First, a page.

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  • Mobility pricing must be fair and equitable for all April 12, 2018
    As Metro Vancouver’s population has grown, so have its traffic congestion problems. Whether it’s a long wait to cross a bridge or get on a bus, everyone can relate to the additional time and stress caused by a transportation system under strain. Mobility pricing is seen as a solution to Metro Vancouver’s transportation challenges with […]
    Canadian Centre for Policy Alternatives
  • Budget 2018: The Most Disappointing Budget Ever March 14, 2018
    Premier Pallister’s Trump-esque statement that budget 2018 was going to be the “best budget ever” has fallen a bit flat. Instead of a bold plan to deal with climate change, poverty and our crumbling infrastructure, we are presented with two alarmist scenarios to justify further tax cuts and a lack of decisive action: the recent […]
    Canadian Centre for Policy Alternatives
  • 2018 Federal Budget Analysis February 14, 2018
    Watch this space for response and analysis of the federal budget from CCPA staff and our Alternative Federal Budget partners. More information will be added as it is available. Commentary and Analysis Some baby steps for dad and big steps forward for women, by Kate McInturff (CCPA) An ambition constrained budget, by David Macdonald (CCPA) Five things […]
    Canadian Centre for Policy Alternatives
  • CED in Manitoba - The Video January 29, 2018
    Community Economic Development in Manitoba - nudging capitalism out of the way?
    Canadian Centre for Policy Alternatives
  • With regional management BC’s iconic forest industry can benefit British Columbians rather than multinational corporations January 17, 2018
    Forests are one of the iconic symbols of British Columbia, and successive governments and companies operating here have largely focussed on the cheap, commodity lumber business that benefits industry. Former provincial forestry minister Bob Williams, who has been involved with the industry for five decades, proposes regional management of this valuable natural resource to benefit […]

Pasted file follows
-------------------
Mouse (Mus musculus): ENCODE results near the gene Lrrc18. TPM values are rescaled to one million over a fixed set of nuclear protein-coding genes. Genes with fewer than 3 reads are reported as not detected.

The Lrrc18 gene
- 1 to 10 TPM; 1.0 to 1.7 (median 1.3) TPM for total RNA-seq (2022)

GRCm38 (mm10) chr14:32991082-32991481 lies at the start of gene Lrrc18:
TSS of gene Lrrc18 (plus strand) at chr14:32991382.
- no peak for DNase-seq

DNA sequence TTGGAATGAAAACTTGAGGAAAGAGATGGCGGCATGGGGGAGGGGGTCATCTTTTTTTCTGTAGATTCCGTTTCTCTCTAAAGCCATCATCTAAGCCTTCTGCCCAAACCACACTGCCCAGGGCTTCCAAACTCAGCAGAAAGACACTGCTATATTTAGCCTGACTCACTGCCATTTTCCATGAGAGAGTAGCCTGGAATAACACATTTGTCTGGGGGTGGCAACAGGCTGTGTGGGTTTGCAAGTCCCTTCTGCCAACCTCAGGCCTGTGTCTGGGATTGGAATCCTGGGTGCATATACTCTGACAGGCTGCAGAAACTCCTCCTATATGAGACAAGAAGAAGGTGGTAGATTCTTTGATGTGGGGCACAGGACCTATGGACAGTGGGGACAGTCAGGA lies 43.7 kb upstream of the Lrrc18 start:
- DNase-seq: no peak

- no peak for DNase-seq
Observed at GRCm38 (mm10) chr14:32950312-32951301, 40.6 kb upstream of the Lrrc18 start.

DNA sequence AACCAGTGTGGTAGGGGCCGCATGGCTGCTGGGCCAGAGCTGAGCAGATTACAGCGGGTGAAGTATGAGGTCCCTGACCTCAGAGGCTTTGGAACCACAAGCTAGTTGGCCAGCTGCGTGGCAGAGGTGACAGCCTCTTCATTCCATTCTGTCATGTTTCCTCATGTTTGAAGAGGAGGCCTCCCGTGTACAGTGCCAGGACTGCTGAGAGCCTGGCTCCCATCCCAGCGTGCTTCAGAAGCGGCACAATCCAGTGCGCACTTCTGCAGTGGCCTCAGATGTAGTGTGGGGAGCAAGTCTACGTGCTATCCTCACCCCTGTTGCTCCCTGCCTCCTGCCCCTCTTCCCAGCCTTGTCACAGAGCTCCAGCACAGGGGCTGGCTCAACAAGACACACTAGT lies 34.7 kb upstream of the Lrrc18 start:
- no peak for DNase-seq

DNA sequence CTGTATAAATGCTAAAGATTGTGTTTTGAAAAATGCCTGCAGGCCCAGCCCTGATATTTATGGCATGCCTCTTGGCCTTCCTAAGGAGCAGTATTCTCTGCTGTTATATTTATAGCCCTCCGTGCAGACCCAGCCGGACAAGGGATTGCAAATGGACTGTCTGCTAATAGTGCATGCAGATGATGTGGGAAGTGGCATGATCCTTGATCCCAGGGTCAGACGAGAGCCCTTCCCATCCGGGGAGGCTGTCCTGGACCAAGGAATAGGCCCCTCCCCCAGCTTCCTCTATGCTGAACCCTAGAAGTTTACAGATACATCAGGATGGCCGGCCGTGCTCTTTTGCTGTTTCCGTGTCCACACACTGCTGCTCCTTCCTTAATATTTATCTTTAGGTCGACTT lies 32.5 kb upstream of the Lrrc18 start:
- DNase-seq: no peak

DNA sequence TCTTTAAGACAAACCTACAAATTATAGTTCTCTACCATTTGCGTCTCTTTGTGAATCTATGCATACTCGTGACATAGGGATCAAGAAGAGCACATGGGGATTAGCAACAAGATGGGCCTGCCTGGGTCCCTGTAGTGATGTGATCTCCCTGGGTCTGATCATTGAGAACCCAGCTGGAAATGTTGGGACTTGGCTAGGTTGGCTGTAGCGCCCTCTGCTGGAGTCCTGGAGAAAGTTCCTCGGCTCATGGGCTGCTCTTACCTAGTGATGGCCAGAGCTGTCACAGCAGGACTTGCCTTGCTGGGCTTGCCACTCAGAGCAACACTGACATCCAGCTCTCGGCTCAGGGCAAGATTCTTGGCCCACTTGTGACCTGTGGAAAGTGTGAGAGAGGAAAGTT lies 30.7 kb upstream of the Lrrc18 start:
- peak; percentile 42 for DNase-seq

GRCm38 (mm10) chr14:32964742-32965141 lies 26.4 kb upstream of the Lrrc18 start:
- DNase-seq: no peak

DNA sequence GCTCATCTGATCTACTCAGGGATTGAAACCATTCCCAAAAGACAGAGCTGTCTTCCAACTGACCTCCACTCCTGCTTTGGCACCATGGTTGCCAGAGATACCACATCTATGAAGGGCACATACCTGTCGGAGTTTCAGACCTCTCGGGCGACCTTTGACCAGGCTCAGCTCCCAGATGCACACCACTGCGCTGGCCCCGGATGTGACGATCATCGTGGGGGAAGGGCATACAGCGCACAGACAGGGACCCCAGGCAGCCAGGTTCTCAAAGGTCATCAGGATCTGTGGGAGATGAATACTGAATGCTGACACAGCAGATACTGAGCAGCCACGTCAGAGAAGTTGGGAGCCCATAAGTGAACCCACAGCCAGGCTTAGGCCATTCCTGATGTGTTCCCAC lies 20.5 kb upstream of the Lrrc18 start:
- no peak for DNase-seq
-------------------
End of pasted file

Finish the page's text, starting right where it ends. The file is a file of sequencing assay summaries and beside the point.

Canadian Centre for Policy Alternatives
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The Progressive Economics Forum

Measuring Youth Unemployment

Miles Corak has a great post up about Paul Krugman’s “favourite gauge” of unemployment, the employment rate.  Looking at the ratio of employed to population for working age men, he shows that the employment recovery in Canada appears to have stalled, moving very little since January 2011.

The graph below shows youth unemployment (right axis) and employment (left axis) from January 2007.  In August 2012, youth unemployment was 14.8% – an improvement of 1.6 percentage points since the peak of the recession.  The youth employment rate in August, however, was actually at its lowest point since the recession hit, with only 54% of youth aged 15-24 employed.  So, by the employment rate, there has been no lasting recovery for youth.

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Comments

Comment from Brandon L
Time: September 16, 2012, 2:12 pm

Not forgetting to mention many youth are starting with debt that cannot be discharged in bankruptcy, are watching prices rise for basic necessities without matching wages, salaries, or incomes, expected to pay for baby boomers.

The typical social liberals (me) don’t care who you sleep with, choose too marry(polygamists, homosexual, heterosexual, asexuality), put whatever drug into your own body. This demographic which was poison to social conservatives, or % of old people. How many young people agree with the above is the majority

New Right from this group state only in living in one means is conservative enough(much easier sell politically) especially after watching their parents, or themselves take on to much debt. New Right states – the govt assumes the right to take your property without your consent – through taxation, and the coperations (and especially the creditors of banks, who hold their bonds) also assume the right to take your property without your consent through inflation, higher cost of life

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